Texas AG Charges Rehab Facility With Unlawfully Dumping Client Records

Allegedly dumped bulk client records containing personal and medical information, in publicly-accessible garbage containers.

by / September 29, 2008

Texas Attorney General Greg Abbott today charged Treatment Associates of Victoria Inc., with violating the Texas Identity Theft Enforcement and Protection Act. According to court documents, the San Antonio-based drug testing and rehabilitation facility violated a state law that requires businesses to protect their customers' sensitive information.

The Office of the Attorney General (OAG) launched an investigation after reports indicated that Treatment Associates had unlawfully dumped bulk client records in publicly-accessible garbage containers. According to OAG investigators, the defendant exposed 44 clients' sensitive personal and medical information, including Social Security numbers, private medical history and substance abuse records. The files also contained private information that clients shared during counseling sessions, as well as the personal information of clients' family members and other third parties.


"Identity theft continues to be one of the most devastating white-collar crimes in the country," Abbott said. "This defendant faces severe penalties for failing to protect its clients' sensitive personal and medical information. The Office of the Attorney General will continue working to protect Texans from identity thieves."

Treatment Associates is charged with violating provisions of the 2005 Identity Theft Enforcement and Protection Act, which governs how businesses dispose of their clients' sensitive personal information. Under the Act, the OAG may seek civil penalties of up to $50,000 per violation. The defendant also faces civil penalties of up to $500 for each abandoned record under Chapter 35 of the Business and Commerce Code, which requires businesses to develop retention and disposal procedures for their clients' personal information.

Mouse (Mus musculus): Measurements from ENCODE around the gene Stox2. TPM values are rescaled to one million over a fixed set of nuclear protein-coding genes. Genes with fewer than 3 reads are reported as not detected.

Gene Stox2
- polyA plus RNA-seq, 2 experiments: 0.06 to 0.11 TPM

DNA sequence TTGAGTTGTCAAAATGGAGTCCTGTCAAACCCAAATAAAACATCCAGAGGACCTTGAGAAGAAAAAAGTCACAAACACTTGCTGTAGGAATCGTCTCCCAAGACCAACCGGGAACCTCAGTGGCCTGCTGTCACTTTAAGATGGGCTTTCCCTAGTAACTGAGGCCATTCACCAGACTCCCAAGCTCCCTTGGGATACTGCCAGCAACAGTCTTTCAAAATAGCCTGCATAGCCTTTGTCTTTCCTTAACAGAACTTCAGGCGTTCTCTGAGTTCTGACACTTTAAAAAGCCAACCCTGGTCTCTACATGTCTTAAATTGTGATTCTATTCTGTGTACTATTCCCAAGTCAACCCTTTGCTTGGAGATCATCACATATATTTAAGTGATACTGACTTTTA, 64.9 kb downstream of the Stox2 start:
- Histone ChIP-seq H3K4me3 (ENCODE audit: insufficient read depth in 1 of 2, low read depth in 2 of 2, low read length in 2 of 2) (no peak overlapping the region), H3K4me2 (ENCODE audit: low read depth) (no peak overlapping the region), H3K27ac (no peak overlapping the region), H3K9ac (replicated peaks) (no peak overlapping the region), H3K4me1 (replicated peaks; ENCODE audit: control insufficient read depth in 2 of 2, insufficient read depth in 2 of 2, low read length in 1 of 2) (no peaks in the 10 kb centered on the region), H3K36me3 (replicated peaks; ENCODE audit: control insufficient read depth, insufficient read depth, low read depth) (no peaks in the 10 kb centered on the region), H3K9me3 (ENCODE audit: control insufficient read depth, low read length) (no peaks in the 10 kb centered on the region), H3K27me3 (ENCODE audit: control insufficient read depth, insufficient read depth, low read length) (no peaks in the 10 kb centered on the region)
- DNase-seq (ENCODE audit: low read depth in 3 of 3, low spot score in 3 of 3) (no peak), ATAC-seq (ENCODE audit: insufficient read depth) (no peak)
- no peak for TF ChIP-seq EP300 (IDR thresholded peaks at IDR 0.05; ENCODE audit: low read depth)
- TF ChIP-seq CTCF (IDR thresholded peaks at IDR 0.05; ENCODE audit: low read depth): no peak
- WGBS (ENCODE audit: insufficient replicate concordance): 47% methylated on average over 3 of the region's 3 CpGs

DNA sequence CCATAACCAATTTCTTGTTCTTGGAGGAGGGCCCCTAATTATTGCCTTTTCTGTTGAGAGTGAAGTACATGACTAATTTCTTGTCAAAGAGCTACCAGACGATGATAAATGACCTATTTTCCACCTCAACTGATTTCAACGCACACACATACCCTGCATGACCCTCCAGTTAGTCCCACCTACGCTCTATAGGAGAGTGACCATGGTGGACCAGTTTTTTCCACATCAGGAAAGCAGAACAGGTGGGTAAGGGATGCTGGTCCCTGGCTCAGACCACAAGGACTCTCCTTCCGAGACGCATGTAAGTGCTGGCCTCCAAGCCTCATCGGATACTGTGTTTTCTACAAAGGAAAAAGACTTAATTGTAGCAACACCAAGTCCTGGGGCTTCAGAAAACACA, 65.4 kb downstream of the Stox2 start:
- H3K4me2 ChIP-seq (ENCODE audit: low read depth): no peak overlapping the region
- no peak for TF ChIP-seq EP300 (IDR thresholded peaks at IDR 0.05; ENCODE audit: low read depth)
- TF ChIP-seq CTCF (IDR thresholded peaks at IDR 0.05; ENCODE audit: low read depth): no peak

Attorney General Abbott also charged Treatment Associates with violating the Texas Deceptive Trade Practices Act (DTPA) and the Texas Health and Safety Code for failing to protect clients' medical privacy. The OAG may seek penalties of up to $20,000 per violation of the DTPA and up to $25,000 per violation under the Health and Safety Code.

Attorney General investigators are working to determine if any exposed data has been used illegally. Clients who interacted with Treatment Associates should carefully monitor bank, credit card and any similar statements for evidence of theft. Customers should also consider obtaining free copies of their credit reports at www.annualcreditreport.com.

Today's legal action is the latest in a series of efforts by Attorney General Abbott to combat identity theft in Texas, a state the FTC ranks as No. 4 per capita in the incidence of the crime. In 2007 and 2008, the OAG filed several enforcement actions against vendors that carelessly and unlawfully disposed of confidential records containing customers' personal information. The OAG has obtained more than $2.6 million in civil penalties for future identity theft prosecutions and reached agreements with several businesses to improve their document disposal systems and protect their customers from identity theft.

Abbott also launched a consumer-friendly Web site to help Texans prevent or minimize the damage from identity theft. The site includes helpful resources, including the Identity Theft Victim's Kit, which offers a step-by-step priority checklist that victims can use as soon as possible to prevent further damage.

Anyone who encounters a business exposing records with personal information, such as Social Security numbers, may call the OAG's toll-free complaint hotline at (800) 252-8011 or file a complaint online.